- Steven Spielberg
- Ansel Elgort, Ariana DeBose, David Alvarez, Mike Faist, Rita Moreno, Rachel Zegler, Corey Stoll, Brian d'Arcy James
- 156 min.
- Release Date
West Side Story has a place in the canon of great Broadway musicals adapted to the screen. First performed in 1957 on stage and made into an iconic motion picture in 1961, the material blends highbrow and lowbrow, repackaging Shakespeare’s Romeo and Juliet into a commentary on racial intolerance through the then-prevalent epidemic of street violence among juvenile gangs. Leonard Bernstein’s music, Stephen Sondheim’s lyrics, Arthur Laurents’ book, and Jerome Robbins’ choreography combine into a cherished, archetypal musical, where shifts in tone prove erratic but thrillingly unpredictable. The story, about a gang of Irish kids warring with a group of Puerto Ricans, and the two lovers, one from either side, caught in the middle, has been praised for its focus on Latinx characters (most of them played by white actors) and criticized for racial stereotypes. Yet, wherever you come down on West Side Story, there’s no denying that it’s been a cultural landmark for more than half a century, inspiring countless revivals (and cringe-worthy high school productions). So, given its well-established legacy, why would a filmmaker like Steven Spielberg want to remake it?
The result, a profoundly well-directed film, boasts revised choreography by Justin Peck and an updated screenplay by Tony Kushner, who wrote Munich (2005) and Lincoln (2012) for Spielberg. The new version keeps the songs intact but amends many aspects of Robert Wise’s 1961 film that haven’t aged well. For instance, Spielberg casts Latinx performers in the appropriate roles and forgoes the original’s brownface. There’s also a greater focus on diverse Puerto Rican representation, complete with long patches of dialogue in Spanish—and refreshingly, without subtitles (not that non-Spanish-speakers will require them; the context is clear). Additionally, Kushner develops xenophobia into an active theme and holds bigots accountable, whereas socially undesirable behavior in Wise’s film went mostly unchecked. To be sure, the new film reveals undercurrents that would have made the original too political or controversial in 1961—Wise’s film, after all, is best remembered for its singing, dancing, and production design. But, 60 years later, these necessary conversations about race and representation don’t have to feel so half-hearted.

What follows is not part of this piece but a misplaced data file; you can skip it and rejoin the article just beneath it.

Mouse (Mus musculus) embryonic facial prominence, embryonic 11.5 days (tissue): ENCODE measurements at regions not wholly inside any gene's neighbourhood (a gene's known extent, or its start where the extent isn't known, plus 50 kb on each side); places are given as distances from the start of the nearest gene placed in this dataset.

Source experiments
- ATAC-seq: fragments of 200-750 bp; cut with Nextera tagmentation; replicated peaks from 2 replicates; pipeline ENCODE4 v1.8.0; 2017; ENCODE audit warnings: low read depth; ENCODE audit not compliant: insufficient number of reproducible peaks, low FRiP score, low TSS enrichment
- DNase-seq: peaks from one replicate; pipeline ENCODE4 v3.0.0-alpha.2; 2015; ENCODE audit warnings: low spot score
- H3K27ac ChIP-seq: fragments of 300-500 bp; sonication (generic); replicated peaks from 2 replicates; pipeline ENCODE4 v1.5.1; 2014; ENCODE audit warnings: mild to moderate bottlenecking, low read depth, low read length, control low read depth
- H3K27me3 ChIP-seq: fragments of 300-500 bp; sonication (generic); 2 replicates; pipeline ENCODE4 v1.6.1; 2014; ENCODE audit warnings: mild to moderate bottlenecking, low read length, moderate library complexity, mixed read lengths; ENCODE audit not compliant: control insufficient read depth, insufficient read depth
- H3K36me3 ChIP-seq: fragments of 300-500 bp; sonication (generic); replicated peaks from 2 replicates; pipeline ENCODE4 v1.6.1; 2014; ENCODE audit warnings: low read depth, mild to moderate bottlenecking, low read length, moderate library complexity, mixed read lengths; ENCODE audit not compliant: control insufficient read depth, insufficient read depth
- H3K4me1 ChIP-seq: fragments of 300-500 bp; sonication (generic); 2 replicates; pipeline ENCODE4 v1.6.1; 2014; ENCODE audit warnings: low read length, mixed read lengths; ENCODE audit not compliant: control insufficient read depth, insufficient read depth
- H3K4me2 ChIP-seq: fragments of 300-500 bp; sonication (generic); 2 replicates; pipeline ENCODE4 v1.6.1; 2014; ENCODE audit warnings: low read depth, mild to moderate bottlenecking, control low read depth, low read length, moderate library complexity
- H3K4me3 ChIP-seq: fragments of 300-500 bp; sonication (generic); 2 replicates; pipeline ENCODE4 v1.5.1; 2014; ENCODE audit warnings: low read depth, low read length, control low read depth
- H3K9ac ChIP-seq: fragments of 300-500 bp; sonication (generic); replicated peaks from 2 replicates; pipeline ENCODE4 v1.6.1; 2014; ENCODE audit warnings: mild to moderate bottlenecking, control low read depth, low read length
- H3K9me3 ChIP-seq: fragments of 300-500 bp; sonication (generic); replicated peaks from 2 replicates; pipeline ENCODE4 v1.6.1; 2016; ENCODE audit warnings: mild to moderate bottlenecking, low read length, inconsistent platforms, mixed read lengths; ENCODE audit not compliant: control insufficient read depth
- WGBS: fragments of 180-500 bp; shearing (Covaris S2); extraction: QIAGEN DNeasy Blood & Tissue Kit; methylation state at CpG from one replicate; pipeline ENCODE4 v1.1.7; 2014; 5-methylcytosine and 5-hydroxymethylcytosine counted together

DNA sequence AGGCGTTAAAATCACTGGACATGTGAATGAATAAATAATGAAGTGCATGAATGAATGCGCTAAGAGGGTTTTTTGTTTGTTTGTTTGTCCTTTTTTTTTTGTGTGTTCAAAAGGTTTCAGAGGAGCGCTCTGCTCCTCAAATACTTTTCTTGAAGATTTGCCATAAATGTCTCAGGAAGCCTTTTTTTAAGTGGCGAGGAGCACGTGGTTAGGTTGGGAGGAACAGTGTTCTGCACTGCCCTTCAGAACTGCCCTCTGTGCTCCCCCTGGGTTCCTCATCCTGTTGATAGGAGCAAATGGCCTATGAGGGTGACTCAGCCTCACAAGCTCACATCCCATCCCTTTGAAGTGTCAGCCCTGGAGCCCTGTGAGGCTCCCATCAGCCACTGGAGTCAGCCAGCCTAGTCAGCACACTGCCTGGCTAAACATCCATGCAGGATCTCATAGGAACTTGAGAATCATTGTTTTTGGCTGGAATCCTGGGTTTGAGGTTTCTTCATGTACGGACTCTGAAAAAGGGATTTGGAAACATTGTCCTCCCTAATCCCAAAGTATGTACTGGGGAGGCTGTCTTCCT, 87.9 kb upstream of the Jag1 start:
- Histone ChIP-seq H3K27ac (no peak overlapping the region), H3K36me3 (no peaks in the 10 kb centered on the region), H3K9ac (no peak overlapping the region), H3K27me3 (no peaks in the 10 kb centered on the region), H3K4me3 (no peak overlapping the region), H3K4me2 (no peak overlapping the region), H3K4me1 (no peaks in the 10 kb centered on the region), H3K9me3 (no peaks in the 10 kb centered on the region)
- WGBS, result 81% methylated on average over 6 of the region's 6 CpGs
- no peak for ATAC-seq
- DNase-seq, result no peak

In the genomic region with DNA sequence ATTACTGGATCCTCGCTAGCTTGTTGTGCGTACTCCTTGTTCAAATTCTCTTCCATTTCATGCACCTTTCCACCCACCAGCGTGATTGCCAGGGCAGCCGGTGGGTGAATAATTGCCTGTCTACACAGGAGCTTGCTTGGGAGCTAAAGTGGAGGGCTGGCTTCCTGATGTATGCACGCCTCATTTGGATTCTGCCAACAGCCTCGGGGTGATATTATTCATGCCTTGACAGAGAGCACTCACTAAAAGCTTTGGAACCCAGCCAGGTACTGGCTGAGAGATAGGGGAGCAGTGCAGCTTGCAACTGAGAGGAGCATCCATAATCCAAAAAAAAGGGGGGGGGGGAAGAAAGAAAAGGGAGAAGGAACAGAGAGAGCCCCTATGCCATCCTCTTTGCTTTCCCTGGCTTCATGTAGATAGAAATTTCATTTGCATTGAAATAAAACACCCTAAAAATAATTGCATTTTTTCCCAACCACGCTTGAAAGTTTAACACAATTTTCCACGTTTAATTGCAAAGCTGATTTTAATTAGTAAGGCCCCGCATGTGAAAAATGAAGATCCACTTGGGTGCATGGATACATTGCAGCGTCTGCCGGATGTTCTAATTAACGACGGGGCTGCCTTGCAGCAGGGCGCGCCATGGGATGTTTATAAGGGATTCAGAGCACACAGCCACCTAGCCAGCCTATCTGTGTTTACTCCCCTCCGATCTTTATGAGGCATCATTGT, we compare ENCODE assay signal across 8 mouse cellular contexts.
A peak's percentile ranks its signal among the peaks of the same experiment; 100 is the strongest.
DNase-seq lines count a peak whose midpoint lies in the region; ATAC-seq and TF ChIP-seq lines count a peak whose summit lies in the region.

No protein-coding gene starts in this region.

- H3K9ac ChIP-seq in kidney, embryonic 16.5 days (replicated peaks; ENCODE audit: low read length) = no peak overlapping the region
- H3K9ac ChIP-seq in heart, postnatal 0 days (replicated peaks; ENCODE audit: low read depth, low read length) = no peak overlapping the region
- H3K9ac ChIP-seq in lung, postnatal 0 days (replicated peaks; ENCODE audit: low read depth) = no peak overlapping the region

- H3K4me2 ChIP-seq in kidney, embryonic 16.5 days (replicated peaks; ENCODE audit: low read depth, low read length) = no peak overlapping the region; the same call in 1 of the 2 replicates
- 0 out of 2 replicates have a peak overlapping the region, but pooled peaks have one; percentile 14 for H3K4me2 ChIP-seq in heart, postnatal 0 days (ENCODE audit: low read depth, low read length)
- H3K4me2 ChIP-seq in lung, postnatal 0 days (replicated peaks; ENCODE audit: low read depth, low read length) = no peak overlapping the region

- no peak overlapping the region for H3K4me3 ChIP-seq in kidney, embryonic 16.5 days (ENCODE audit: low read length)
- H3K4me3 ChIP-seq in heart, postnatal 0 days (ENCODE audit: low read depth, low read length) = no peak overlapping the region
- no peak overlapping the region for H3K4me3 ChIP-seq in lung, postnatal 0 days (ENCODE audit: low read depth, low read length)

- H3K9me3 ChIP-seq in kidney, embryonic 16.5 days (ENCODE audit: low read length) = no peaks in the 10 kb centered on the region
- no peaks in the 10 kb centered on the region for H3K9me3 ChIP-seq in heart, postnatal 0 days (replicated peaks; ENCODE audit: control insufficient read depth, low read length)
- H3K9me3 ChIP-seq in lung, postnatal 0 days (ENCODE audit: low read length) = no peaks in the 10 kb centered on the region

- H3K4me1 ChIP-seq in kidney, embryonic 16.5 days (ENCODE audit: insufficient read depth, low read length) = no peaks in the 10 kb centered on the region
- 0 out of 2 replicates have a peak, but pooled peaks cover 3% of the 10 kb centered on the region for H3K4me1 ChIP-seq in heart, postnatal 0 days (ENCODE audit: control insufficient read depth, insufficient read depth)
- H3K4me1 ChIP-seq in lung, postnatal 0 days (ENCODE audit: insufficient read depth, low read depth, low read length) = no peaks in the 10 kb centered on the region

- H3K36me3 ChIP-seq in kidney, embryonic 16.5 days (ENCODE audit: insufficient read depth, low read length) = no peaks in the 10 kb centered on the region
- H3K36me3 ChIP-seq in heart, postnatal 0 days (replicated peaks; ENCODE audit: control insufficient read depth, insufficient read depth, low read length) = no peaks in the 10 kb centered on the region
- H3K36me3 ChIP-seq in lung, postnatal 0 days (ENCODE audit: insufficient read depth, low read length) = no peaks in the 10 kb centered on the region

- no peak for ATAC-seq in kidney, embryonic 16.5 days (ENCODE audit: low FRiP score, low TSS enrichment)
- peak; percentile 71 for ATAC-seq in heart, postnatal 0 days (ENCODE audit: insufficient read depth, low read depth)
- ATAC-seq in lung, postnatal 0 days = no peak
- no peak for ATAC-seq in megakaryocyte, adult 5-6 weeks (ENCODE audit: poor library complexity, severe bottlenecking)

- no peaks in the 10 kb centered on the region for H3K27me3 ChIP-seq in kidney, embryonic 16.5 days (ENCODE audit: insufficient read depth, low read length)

The film’s first shots signal gentrification underway in the titular neighborhood, where the bodegas that once replaced the Irish pubs will soon meet with a wrecking ball. The Jets, led by the wiry Riff (Mike Faist) who is angry at anyone who doesn’t look like him, gather paint cans to deface wall art of the Puerto Rican flag. The Sharks, led by boxer Bernardo (David Alvarez), catch them in the act. There’s a brawl and a chase, at which point Officer Krupke (Brian D’Arcy James) and Lieutenant Schrank (Corey Stoll) appear to explain that soon enough, they’ll all be evicted, regardless of their ethnicity. The Jets, products of abusive fathers and neglectful mothers are “the last of the can’t-make-it Caucasians,” Schrank explains. Despite living in New York, the melting pot of all melting pots, these groups want to destroy each other. Spielberg’s film underlines how the Jets remain the aggressors of racial bigotry, with Riff silencing dissenters who question the logic of intolerance given that Puerto Rico is, technically, part of America. The Puerto Ricans, meanwhile, sought America’s promise of freedom and opportunity only to realize the reality: “Life is all right in America, If you’re all white in America.”
What seemed trivially handled in Wise’s version feels searing and complex in Spielberg’s hands. Just as Wise did, Spielberg shoots scenes in actual exterior locations, using CGI to paint over the modern cityscape in the background. But Spielberg’s take feels grittier, set among crumbling buildings and rubble. The streets and alleyways look busier, filthier, like spaces where people live instead of Wise’s locations that seemed emptied to service the production. Spielberg recognizes that West Side Story is a film about star-crossed lovers Tony and María, played by Ansel Elgort (Divergent, Baby Driver) and Rachel Zegler, who makes her film debut. Even so, his film’s portrayal of racial intolerance, multiple murders, and attempted rape feel more urgent—and production designer Adam Stockhausen’s treatment of the surroundings reflects that. Spielberg’s world of griminess also features brutal violence. The paint-bucket-to-head fights between the two gangs leave a mark (or a nail through the ear). And the violence doesn’t look like old-fashioned movie violence; it looks like it hurts and kills.